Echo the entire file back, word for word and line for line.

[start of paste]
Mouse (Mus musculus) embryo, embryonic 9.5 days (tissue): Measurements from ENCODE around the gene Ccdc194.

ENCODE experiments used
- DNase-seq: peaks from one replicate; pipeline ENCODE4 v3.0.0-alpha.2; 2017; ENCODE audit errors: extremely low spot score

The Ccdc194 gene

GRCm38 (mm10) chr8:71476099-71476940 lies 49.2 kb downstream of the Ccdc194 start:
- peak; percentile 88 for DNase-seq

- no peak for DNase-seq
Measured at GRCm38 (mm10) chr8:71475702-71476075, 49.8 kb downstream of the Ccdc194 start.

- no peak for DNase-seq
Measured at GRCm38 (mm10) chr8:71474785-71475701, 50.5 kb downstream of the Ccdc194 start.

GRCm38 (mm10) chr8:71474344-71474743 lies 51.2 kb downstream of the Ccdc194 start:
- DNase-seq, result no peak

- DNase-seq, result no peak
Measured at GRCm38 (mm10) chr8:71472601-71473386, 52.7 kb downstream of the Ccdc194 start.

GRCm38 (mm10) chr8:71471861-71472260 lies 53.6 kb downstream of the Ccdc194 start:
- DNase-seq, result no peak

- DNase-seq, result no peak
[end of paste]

Mouse (Mus musculus) embryo, embryonic 9.5 days (tissue): Measurements from ENCODE around the gene Ccdc194.

ENCODE experiments used
- DNase-seq: peaks from one replicate; pipeline ENCODE4 v3.0.0-alpha.2; 2017; ENCODE audit errors: extremely low spot score

The Ccdc194 gene

GRCm38 (mm10) chr8:71476099-71476940 lies 49.2 kb downstream of the Ccdc194 start:
- peak; percentile 88 for DNase-seq

- no peak for DNase-seq
Measured at GRCm38 (mm10) chr8:71475702-71476075, 49.8 kb downstream of the Ccdc194 start.

- no peak for DNase-seq
Measured at GRCm38 (mm10) chr8:71474785-71475701, 50.5 kb downstream of the Ccdc194 start.

GRCm38 (mm10) chr8:71474344-71474743 lies 51.2 kb downstream of the Ccdc194 start:
- DNase-seq, result no peak

- DNase-seq, result no peak
Measured at GRCm38 (mm10) chr8:71472601-71473386, 52.7 kb downstream of the Ccdc194 start.

GRCm38 (mm10) chr8:71471861-71472260 lies 53.6 kb downstream of the Ccdc194 start:
- DNase-seq, result no peak

- DNase-seq, result no peak